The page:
Dave Chapman, a tech worker who used to live in Sebastopol, said it is increasingly difficult for older, white American-born tech workers to find full-time work. At times, he has walked into a Silicon Valley company for a job interview and been the only white person in the room. Chapman and other critics of the H-1B program contend that more than a decade of H-1B hiring has created a "culture" of hiring preferences for foreign workers at many tech companies.

"Overt discrimination against white people started about six years ago," he said.

Chapman, who specializes in writing device drivers and embedded software for routers, is a graduate of Rensselaer Polytechnic Institute, where he did his undergraduate work, and Yale University, where he received a master's degree in semiconductor physics.

He said he recently had to sell his Sebastopol home and move to Woodside, a small city in San Mateo County, when he couldn't find a job in Sonoma County.

H-1B employees recruited from places like India and other Asian countries are often paid about a third less than American workers, he said.

"When they bring in H-1Bs, the people that get laid off are in their 40s, Americans that are perceived to be old and overpaid and have obsolete skills," he said.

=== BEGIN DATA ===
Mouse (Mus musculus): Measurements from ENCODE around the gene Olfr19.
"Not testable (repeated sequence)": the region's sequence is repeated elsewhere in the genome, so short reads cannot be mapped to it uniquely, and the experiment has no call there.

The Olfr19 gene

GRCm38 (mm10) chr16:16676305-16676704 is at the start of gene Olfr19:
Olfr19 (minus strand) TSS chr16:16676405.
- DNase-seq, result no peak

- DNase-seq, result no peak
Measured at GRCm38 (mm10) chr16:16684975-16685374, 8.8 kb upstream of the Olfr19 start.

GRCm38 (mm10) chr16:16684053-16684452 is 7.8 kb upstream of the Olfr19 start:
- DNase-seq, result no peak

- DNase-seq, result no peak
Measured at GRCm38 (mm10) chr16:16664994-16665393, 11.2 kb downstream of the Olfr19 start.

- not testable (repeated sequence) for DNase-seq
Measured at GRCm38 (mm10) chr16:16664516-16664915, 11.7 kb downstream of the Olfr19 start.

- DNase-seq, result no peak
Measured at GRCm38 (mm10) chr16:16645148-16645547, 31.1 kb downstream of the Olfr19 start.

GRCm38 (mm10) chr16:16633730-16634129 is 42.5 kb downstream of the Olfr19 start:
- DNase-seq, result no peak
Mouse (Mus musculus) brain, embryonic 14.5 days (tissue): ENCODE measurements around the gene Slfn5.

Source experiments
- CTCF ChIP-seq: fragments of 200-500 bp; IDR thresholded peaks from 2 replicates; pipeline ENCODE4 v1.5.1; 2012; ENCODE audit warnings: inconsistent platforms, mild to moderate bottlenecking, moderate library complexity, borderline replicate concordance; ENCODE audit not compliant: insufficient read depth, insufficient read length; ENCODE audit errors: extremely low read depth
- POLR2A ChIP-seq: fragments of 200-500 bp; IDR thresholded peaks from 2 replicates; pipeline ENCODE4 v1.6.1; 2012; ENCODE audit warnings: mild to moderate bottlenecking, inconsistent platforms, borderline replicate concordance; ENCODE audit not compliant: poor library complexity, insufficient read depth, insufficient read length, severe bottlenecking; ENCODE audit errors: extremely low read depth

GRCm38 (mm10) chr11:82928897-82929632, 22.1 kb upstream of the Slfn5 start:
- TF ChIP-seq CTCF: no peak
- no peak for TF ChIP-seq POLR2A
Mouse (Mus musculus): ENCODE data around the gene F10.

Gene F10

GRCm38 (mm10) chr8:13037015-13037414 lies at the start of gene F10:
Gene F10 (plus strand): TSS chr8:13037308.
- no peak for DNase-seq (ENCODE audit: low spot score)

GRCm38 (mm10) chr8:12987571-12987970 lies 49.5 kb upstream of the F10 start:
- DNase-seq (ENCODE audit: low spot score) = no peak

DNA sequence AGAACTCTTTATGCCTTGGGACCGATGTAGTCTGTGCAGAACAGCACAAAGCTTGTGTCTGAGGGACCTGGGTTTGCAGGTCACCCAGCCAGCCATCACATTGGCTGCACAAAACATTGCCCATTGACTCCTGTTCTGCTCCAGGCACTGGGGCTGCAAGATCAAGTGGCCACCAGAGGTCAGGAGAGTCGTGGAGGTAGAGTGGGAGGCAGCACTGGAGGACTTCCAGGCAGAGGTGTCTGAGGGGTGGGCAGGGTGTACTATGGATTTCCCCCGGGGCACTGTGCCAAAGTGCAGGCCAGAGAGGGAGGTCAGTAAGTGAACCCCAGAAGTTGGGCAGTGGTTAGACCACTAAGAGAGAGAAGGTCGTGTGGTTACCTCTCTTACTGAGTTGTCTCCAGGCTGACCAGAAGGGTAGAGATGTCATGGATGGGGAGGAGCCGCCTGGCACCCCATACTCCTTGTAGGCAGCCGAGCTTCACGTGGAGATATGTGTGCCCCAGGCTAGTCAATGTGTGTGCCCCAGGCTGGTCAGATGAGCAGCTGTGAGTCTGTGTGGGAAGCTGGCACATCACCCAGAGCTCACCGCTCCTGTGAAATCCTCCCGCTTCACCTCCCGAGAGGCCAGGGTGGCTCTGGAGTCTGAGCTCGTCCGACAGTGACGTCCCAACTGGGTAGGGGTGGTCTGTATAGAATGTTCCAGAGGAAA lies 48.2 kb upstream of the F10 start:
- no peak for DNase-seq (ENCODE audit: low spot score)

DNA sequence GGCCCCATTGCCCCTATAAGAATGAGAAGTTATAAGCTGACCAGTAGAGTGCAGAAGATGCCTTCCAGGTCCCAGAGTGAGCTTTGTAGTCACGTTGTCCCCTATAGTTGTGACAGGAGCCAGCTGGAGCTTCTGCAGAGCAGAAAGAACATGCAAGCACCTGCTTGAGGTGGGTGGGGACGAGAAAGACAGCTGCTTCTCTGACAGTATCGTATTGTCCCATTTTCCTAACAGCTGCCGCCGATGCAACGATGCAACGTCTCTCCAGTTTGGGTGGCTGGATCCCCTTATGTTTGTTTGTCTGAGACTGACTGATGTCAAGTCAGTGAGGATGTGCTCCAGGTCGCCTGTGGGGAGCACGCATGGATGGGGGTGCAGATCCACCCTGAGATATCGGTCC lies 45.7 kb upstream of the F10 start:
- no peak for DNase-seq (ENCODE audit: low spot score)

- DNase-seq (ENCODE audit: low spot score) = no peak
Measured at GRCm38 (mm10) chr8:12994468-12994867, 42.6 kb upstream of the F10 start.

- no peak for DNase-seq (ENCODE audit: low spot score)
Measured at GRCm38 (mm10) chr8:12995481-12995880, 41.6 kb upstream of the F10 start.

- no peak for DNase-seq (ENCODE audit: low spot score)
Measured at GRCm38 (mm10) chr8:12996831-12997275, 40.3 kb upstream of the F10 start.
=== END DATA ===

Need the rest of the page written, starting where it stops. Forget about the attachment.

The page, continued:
Those who favor increasing the H-1B cap reject the argument that H-1B employees are a source of cheap labor.

Most H-1B employers pay the prevailing wage, said Laura Mazel, a partner with Weaver Schlenger Mazel LLP, a San Francisco-based business immigration law firm.

But advocates for American workers and some researchers say that prevailing wages often reflect a baseline pay that is significantly below what many employers pay American workers.

Adam Green, an immigration attorney who represents the Buck Institute in Novato, among others, said he has not encountered any instances where employers underpay H-1B employees. He said those who vie for such visas are "professionals" and employers are competing for them.

"If there were enough American workers, we wouldn't be having this debate. I don't believe Microsoft and Google go out of their way to hire foreign students," he said. "What they do is hire the best and the brightest who have recently graduated. ... I think we're a victim of industry wanting people with the latest knowledge coming out of universities."

Still, he said, "If a 50-year-old has that, then Google should hire that American worker."

The original version of the Senate immigration bill, crafted by the so-called bipartisan Gang of Eight, contained language that would have required U.S. companies to give priority to American workers who are "equally or better qualified" than H-1B candidates.

That language was taken out of the bill through an amendment offered by Sen. Orrin Hatch, R-Utah.

AFL-CIO President Richard Trumka, in a letter <NO1><NO>sent to senators letter last week, said the labor union was "committed" to having that language reinstated.